This year, Raymond Pile celebrates 40 years of working with Greendale and the Carter family. A valued and greatly respected member of the Greendale team, Raymond was present from the very beginning of Greendale’s haulage and storage business, and he has remained key to the success of its operations ever since. As such, he is able to provide a wealth of insight into the evolution of the business over the years, remembering the highs, the lows, the (sometimes hard) realities and the rewards of four decades of hard work. Raymond is always busy, but we managed to persuade him to take five minutes’ break to tell us about his working life (and his fantastic collection of classic tractors!).
A local lad from a farming family, Raymond was born and raised at Pinn Barton Farm in East Devon, between Otterton village and the town of Sidmouth. Raymond’s father rented land adjacent to Sea View, the Carter family farm, so the two families were already acquainted from Raymond’s early days. After attending Bicton Agricultural College - where he gained a distinction - Raymond left Devon for the Midlands, where he worked on his uncle’s farm for ten years. General farm labouring meant 6am starts to get the cows in for milking, followed by a full day’s work for as long as the light lasted – at harvest time, this could mean carrying on well into the night. Eventually returning to Devon, Raymond worked for Clinton Devon Estates for seven years. In 1978, Raymond’s career took a new direction when he met up with Robin and Rowan Carter and their father. The Carters wanted to set up a new company, Greendale Haulage and Storage, and as a licensed lorry driver, holding the ‘A’ and ‘B’ licences which were required to operate lorries at the time, Raymond was ideally placed to help. Initially a small operation, the new company at first owned one 32-tonne lorry, which transported animal feed from Exmouth Docks up to the warehouses at Greendale for storage. Things went well, and within six months the company bought a second lorry. In the mid-1980s, the Carter family purchased Exmouth Docks, and Raymond remembers how the haulage business really took off; shipping into the dock trebled within two years, and Greendale Haulage and Storage grew to include five lorries, transporting animal feed to Greendale’s storage facilities and also further afield, to animal-feed mills in Devon, Cornwall, Dorset and Somerset.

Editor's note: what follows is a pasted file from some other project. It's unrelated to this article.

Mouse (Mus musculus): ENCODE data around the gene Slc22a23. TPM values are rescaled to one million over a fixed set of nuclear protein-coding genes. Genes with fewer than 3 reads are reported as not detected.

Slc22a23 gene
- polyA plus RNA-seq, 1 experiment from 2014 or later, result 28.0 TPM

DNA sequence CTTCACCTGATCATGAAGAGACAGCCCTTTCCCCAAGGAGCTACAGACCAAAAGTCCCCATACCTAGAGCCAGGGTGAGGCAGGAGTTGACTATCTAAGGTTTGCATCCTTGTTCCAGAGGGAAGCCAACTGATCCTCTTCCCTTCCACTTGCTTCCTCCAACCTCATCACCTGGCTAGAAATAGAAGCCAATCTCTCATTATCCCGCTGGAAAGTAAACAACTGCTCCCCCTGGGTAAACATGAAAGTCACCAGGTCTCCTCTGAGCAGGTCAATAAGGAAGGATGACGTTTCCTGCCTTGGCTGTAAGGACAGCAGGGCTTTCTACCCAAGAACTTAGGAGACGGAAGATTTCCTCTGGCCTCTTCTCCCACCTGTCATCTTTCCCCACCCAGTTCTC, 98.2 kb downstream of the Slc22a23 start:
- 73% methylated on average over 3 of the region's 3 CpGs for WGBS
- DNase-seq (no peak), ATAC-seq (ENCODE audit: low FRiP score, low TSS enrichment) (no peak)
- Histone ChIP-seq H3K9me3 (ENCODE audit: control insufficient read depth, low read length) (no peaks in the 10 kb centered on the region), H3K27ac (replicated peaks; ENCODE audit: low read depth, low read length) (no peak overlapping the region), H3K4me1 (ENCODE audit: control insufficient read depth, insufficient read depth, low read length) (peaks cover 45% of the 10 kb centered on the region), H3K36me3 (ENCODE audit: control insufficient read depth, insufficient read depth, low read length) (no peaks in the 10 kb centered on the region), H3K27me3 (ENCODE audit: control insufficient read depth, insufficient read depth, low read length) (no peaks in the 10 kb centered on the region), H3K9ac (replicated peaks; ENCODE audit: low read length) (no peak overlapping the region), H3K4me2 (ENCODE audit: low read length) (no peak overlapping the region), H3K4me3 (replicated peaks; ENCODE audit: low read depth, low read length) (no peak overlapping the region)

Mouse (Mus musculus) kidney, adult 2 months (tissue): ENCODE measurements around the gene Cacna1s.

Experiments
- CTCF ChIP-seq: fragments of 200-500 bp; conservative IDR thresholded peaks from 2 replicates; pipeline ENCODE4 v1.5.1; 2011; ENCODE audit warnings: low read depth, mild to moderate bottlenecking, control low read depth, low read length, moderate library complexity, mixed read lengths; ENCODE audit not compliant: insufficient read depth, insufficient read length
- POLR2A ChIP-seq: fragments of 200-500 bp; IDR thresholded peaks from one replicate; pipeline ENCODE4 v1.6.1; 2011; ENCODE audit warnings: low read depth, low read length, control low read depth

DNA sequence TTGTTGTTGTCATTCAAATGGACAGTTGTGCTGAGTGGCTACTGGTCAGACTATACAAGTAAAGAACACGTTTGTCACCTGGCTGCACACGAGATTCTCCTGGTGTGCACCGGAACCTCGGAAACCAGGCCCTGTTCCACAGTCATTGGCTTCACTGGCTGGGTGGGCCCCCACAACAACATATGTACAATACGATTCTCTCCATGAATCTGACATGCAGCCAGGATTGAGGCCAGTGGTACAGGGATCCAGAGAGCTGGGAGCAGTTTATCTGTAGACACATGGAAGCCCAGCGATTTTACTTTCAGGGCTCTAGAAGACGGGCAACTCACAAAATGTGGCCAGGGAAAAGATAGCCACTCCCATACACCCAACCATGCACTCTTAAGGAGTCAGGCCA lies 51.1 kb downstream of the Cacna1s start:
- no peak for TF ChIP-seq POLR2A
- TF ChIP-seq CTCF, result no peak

As the 1980s progressed, more warehouses were built at Greendale Business Park, along with new grain silos designed to hold home-grown grain, including wheat, barley and oil-seed rape. Most of the grain was transported to local mills, though some of it was also exported out of Exmouth Docks. Following this early success, Raymond recalls how the outbreak of Bovine Spongiform Encephalopathy (BSE, or ‘mad cow disease’) led to the introduction of strict controls on the contents of animal feed, including a ban on the use of animal proteins. This reduced the activity for the haulage and storage operations at that time which was a challenging time for all businesses involved in the agricultural industry or in businesses linked to agriculture in the UK.